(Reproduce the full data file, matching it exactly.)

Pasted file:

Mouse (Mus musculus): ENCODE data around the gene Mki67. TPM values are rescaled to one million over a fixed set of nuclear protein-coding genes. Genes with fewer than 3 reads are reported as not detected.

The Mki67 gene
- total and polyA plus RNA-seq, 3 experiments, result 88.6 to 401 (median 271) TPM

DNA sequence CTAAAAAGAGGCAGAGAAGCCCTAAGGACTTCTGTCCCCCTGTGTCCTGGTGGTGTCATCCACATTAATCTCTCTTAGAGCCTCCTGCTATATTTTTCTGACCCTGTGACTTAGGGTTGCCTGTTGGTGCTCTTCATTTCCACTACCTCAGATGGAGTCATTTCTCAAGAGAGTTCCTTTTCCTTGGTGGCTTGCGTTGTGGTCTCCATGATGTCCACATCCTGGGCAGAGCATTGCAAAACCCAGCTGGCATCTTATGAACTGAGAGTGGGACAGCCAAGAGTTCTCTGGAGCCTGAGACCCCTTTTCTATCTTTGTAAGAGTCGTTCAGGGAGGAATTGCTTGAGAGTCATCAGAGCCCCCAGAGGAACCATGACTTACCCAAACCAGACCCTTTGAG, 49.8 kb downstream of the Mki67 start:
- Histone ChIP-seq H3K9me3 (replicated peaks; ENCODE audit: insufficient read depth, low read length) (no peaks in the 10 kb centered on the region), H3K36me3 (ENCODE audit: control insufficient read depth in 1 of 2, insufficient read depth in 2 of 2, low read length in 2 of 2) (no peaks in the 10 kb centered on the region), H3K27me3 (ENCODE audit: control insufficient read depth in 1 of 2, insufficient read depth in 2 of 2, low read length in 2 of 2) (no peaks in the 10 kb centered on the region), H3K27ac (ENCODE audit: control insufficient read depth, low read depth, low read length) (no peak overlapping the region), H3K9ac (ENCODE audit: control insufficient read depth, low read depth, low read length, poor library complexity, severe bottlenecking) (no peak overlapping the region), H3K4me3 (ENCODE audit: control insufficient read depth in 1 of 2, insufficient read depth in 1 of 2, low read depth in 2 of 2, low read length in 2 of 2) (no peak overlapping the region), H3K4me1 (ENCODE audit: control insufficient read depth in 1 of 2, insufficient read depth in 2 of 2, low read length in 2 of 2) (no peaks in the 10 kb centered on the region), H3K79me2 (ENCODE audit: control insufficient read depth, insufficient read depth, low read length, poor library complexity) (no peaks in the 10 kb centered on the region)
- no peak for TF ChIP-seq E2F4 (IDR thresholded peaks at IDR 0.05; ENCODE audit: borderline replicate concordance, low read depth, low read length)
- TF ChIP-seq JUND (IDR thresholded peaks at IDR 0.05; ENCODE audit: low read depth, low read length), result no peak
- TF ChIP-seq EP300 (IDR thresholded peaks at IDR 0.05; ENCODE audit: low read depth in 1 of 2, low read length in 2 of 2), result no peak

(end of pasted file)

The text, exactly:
Mouse (Mus musculus): ENCODE data around the gene Mki67. TPM values are rescaled to one million over a fixed set of nuclear protein-coding genes. Genes with fewer than 3 reads are reported as not detected.

The Mki67 gene
- total and polyA plus RNA-seq, 3 experiments, result 88.6 to 401 (median 271) TPM

DNA sequence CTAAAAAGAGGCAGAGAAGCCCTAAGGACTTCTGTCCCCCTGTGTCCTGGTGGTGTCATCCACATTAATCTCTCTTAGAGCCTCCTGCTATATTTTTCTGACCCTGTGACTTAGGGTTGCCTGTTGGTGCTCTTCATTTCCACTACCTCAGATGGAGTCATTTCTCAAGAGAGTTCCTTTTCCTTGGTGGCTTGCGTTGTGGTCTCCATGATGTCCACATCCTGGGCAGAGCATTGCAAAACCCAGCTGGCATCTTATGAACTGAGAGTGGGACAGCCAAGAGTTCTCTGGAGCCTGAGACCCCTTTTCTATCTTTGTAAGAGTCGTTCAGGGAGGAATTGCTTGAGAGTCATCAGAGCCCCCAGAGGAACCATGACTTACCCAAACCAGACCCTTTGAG, 49.8 kb downstream of the Mki67 start:
- Histone ChIP-seq H3K9me3 (replicated peaks; ENCODE audit: insufficient read depth, low read length) (no peaks in the 10 kb centered on the region), H3K36me3 (ENCODE audit: control insufficient read depth in 1 of 2, insufficient read depth in 2 of 2, low read length in 2 of 2) (no peaks in the 10 kb centered on the region), H3K27me3 (ENCODE audit: control insufficient read depth in 1 of 2, insufficient read depth in 2 of 2, low read length in 2 of 2) (no peaks in the 10 kb centered on the region), H3K27ac (ENCODE audit: control insufficient read depth, low read depth, low read length) (no peak overlapping the region), H3K9ac (ENCODE audit: control insufficient read depth, low read depth, low read length, poor library complexity, severe bottlenecking) (no peak overlapping the region), H3K4me3 (ENCODE audit: control insufficient read depth in 1 of 2, insufficient read depth in 1 of 2, low read depth in 2 of 2, low read length in 2 of 2) (no peak overlapping the region), H3K4me1 (ENCODE audit: control insufficient read depth in 1 of 2, insufficient read depth in 2 of 2, low read length in 2 of 2) (no peaks in the 10 kb centered on the region), H3K79me2 (ENCODE audit: control insufficient read depth, insufficient read depth, low read length, poor library complexity) (no peaks in the 10 kb centered on the region)
- no peak for TF ChIP-seq E2F4 (IDR thresholded peaks at IDR 0.05; ENCODE audit: borderline replicate concordance, low read depth, low read length)
- TF ChIP-seq JUND (IDR thresholded peaks at IDR 0.05; ENCODE audit: low read depth, low read length), result no peak
- TF ChIP-seq EP300 (IDR thresholded peaks at IDR 0.05; ENCODE audit: low read depth in 1 of 2, low read length in 2 of 2), result no peak